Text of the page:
Perhaps the most common mistake I see in benching is rushing the bar off the hooks. People grab the bar, lift it out of the hooks, bang out their reps, and put it back, all in one motion. You can usually get away with this when the bar is light, but when the weight starts to creep up, it gets harder to pull this off. Get set under the bar, roll the bar to the front of the hooks, engage and squeeze all the right muscles, lift the bar off the hooks, pause to take a breath and give those shoulders one last squeeze. Then, bench. Consider this part of that good set up I talked about.
Watch Your Wrists
I also see a lot of “broken wrists.” I’m personally famous for this one and have spent a lot of time correcting it. By “broken wrists” I mean letting your wrists bend, typically backward, but once in a while, I see them bend forward.
Think of your arms as a lever. When the hand is wrapped around the bar and you’re going through your reps, your lever is the strongest when the wrist is straight. The bar travels a clean path. When your wrist “breaks,” you lose some of your strength and the bar path is no longer a clean line. It’s harder to press off the chest when the wrists are bending towards or away from you and you’re pushing up at an angle (even if it’s just slight) than when they’re nice and straight and strong.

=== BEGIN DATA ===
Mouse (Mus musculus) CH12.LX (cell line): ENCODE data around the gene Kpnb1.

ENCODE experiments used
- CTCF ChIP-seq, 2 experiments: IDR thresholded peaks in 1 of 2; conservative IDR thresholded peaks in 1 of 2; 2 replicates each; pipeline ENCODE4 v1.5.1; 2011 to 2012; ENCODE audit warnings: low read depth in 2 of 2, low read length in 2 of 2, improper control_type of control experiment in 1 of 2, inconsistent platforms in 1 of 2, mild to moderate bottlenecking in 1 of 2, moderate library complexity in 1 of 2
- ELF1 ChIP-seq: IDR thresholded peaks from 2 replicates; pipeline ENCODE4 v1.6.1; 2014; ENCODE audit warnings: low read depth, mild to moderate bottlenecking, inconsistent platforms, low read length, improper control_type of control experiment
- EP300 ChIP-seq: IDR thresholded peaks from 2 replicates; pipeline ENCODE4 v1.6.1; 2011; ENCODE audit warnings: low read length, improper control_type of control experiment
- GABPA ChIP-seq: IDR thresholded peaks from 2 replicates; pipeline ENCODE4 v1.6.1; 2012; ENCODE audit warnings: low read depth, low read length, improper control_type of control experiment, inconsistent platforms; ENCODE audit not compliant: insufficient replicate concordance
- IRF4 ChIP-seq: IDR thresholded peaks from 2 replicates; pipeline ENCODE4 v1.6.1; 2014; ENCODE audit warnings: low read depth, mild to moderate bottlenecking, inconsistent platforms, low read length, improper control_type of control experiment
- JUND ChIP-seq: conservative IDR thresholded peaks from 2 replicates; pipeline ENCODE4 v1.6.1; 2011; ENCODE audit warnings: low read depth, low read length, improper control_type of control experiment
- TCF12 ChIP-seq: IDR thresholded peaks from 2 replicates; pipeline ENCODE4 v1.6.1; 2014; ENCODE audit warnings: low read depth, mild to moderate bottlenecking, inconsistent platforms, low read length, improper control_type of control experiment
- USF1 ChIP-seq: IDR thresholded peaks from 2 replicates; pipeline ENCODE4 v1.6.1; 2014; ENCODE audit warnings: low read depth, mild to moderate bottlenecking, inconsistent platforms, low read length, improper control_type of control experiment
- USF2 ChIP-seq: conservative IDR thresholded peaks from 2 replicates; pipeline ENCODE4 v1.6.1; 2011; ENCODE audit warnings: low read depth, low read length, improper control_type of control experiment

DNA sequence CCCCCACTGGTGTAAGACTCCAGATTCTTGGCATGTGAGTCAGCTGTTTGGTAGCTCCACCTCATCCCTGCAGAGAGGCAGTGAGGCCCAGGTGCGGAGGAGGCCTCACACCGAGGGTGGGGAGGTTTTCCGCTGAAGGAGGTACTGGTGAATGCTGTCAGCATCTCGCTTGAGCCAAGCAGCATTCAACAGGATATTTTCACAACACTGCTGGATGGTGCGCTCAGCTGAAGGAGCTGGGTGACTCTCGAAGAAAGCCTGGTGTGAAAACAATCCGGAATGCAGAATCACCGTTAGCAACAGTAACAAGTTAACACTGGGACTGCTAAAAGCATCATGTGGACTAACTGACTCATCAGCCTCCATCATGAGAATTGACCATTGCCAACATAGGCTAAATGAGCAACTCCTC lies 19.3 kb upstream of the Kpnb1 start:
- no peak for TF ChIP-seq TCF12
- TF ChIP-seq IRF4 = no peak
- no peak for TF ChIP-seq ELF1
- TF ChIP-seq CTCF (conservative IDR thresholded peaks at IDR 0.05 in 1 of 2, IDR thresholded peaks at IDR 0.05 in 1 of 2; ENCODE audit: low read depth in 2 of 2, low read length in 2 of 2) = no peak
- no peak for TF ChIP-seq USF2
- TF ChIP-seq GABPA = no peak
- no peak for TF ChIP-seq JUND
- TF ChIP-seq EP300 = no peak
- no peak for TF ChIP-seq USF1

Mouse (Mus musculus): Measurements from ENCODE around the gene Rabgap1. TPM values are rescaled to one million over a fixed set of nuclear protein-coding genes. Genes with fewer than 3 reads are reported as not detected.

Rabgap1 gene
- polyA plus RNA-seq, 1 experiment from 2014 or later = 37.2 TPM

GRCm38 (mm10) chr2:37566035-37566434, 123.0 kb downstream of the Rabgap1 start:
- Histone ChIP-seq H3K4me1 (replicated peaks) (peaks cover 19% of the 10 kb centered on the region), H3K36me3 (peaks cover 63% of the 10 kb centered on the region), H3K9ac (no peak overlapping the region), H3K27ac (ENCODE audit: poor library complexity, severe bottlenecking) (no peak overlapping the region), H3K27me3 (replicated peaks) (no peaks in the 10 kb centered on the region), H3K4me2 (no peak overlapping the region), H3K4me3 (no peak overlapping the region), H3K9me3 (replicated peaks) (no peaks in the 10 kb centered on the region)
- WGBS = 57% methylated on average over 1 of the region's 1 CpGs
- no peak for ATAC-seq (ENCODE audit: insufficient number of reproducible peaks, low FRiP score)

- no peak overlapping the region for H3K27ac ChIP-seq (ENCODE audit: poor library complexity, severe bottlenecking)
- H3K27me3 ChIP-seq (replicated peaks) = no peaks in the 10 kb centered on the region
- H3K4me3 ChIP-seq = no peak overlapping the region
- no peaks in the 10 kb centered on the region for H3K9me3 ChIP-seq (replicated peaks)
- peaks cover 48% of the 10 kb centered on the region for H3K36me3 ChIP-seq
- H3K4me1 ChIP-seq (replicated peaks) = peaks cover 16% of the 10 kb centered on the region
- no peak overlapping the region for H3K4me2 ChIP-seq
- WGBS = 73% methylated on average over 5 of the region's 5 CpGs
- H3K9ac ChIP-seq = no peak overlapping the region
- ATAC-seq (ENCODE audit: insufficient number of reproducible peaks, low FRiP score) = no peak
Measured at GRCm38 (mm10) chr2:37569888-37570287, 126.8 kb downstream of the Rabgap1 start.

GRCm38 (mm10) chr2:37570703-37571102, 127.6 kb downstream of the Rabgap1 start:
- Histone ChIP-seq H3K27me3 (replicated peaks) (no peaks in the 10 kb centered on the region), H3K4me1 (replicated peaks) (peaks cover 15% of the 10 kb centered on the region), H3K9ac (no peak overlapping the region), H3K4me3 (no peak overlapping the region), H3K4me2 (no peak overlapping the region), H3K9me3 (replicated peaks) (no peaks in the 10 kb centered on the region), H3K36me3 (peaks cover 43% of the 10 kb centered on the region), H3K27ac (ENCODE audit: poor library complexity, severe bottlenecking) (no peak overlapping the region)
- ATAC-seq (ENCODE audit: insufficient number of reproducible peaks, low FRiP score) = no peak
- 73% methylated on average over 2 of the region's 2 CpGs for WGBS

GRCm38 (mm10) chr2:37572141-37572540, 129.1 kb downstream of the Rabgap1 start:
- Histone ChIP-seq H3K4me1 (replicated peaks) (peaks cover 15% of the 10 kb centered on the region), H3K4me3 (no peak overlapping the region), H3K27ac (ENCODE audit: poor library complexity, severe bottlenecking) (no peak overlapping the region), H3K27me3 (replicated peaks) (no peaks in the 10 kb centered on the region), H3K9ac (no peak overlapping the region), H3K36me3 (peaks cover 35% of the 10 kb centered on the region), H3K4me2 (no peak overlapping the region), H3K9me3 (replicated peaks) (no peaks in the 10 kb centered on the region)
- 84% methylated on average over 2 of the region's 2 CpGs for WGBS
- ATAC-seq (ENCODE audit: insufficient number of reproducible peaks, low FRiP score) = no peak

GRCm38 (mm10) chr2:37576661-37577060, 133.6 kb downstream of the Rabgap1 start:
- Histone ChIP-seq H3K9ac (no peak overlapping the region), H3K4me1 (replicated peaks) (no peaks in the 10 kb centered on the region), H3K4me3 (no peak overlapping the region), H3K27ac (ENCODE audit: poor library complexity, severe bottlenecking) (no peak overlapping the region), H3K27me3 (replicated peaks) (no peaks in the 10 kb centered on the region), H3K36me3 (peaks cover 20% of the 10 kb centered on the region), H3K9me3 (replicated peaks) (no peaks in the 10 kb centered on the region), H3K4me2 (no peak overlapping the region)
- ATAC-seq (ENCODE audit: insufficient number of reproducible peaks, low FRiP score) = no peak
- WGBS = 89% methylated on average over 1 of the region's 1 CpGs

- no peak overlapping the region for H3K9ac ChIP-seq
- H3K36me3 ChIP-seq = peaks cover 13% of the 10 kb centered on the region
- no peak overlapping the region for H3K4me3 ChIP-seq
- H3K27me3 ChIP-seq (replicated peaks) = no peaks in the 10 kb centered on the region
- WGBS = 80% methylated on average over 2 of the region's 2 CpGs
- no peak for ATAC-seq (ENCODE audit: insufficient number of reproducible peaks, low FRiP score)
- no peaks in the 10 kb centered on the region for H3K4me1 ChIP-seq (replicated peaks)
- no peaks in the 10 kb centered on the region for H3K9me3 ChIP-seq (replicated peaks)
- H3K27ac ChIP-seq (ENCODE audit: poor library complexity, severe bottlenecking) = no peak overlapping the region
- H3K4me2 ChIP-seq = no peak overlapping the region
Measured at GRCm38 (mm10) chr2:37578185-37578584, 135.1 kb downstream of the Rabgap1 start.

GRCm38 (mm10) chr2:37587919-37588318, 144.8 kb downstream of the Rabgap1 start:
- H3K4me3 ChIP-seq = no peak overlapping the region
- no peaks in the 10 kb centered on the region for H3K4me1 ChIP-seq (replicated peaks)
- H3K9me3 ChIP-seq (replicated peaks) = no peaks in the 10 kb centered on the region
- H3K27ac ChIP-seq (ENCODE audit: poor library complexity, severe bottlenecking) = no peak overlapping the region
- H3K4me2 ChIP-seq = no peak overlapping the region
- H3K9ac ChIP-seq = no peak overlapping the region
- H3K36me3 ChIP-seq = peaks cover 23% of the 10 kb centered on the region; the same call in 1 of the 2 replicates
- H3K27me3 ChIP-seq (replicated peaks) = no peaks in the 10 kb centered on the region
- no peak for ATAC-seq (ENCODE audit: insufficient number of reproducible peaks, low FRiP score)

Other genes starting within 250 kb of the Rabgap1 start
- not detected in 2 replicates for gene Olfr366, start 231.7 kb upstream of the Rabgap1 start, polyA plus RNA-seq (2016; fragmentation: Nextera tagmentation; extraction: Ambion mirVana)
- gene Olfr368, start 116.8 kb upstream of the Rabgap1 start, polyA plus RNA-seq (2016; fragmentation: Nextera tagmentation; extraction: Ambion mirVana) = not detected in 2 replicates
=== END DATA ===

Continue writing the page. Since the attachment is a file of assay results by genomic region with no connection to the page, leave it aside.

Bonus Tip. While wrist wraps helped me, I didn’t want to rely on them to keep my wrists straight, especially as I need strong wrists in other lifts, like the clean-and-jerk. One trick that improved my wrist position is benching with a low tension loop band around my wrists. The mechanics of it worked together to keep the flexion out of my wrists and I saw a world of difference. I do still wear wraps, especially on heavy days, but can bench without them without too much breaking.
A good way I’ve found to check wrist position is where the bar lands on the descent. It should hit at your bra line. If it’s hitting higher on the chest, your wrists could be bending back. Lower, they could be bending forward. Of course, there are other reasons the bar path could be off, including a poor set up off the rack, but this is one consideration.
Check out my girl Annie’s recent post on wrist position on the bench press – she’s got some great demos on this!
When you first take the bar off the rack (and pause before benching!) get your chest up. Engage your back and chest by squeezing your shoulder blades together. I recommend trying this with an empty barbell to see the difference. Bench one rep without engaging the chest. Bench another with the shoulders squeezed down and the chest and back fully engaged. You should feel the difference immediately. When your chest is up, you’re able to use those bigger back muscles. As my former coach likes to say, we don’t work those back muscles for nothing!